He fell, and then lay motionless. She got out of the car, looked at him, and then her hands.


Suddenly, she saw a bright light coming towards her. She recognized it as coming from a pair of headlights. As the car approached, she waved it down. It stopped, naturally, because it was such a narrow road that the taxi and the body that eerily lay by it took up the entire width of it. A young man got out, a concerned look on his face. When he saw the body, with the glass weapon protruding like Excalibur from its stone, he looked at her, then bent down, took the taxi driver’s wrist in his hand, then put his ear to the taxi driver’s chest and listened for a heartbeat.

Pulling out a handkerchief from his pocket, he slowly removed the glass pieces, and then quickly stemmed the gush of blood with his handkerchief. The man still lay motionless. She couldn’t see and she didn’t know yet, but ever so slightly, he was breathing. Her ‘saviour’, as she mentally began referring to him, then asked her to help him lift the man into his car’s back seat. She wordlessly did this and then got in beside him in front.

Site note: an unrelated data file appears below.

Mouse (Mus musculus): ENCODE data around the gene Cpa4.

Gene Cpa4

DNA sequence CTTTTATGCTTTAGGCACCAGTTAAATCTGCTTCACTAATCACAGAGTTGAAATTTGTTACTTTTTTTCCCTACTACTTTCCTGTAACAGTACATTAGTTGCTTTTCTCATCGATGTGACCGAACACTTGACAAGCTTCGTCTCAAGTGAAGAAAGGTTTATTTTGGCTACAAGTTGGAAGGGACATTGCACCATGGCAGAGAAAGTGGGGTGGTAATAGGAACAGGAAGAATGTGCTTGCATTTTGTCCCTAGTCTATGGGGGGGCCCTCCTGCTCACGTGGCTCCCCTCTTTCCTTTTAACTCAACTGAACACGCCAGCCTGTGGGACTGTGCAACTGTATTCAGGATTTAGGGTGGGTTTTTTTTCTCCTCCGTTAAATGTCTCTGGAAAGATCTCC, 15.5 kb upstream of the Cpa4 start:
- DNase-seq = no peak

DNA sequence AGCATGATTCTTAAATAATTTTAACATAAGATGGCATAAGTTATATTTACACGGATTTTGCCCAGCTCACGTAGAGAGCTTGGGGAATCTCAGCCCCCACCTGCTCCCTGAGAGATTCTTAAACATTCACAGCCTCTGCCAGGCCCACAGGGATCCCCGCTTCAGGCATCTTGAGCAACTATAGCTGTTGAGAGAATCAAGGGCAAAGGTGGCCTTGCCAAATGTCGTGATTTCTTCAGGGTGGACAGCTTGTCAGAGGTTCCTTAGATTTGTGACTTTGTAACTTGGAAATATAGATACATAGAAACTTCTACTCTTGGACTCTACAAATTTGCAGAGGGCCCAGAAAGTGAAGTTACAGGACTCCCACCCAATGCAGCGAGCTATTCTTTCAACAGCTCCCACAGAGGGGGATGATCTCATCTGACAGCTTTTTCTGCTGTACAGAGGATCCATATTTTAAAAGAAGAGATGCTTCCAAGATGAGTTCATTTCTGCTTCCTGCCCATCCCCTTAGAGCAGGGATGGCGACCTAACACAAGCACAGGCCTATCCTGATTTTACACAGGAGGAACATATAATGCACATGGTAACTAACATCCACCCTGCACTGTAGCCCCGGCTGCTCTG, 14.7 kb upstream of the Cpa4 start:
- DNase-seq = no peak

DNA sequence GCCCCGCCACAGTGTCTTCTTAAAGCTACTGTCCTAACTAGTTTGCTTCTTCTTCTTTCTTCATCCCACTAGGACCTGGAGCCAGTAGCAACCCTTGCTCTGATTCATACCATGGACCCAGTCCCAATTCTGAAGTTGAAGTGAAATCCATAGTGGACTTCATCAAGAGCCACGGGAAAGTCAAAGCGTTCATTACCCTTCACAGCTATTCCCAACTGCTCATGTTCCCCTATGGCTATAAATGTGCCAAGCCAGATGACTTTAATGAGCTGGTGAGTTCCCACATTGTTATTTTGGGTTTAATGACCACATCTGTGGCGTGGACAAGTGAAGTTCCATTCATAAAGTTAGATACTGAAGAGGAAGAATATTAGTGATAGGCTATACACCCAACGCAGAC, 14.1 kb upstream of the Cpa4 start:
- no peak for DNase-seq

In two minutes they reached the main road again, and they pulled in to a hospital. Her mysterious angel got the man into the emergency ward, where she was informed that he was still alive. Her thrust, powerful as it was, had not been right into his heart, and the glass dagger, as she now called it, was not as big as she thought it was. Her fear had just magnified it in her head. Her saviour walked towards her. She explained the whole thing to him, and he quite seriously said that she could have killed him, but her lack of experience (‘lack of experience’. She smiled to herself. For the first time in her life, she was glad she did not have the ‘experience’ needed of something. She remembered the numerous jobs that she’s been rejected for because of this same ‘lack of experience’) – her lack of experience had uncannily saved her from becoming a murderer. And luckily for her, he was a doctor himself – if it was just anyone who’d come to help her, they might have thought the driver was dead as well.

She sat down gingerly, letting it all seep into her head. She could have been a murderer. A murderer. She could have been put into jail for life. She looked up at her saviour gratefully, her eyes misting over.

Then she went to a nearby phone and calmly dialed Glasgow. She’d had enough of this long-distance relationship.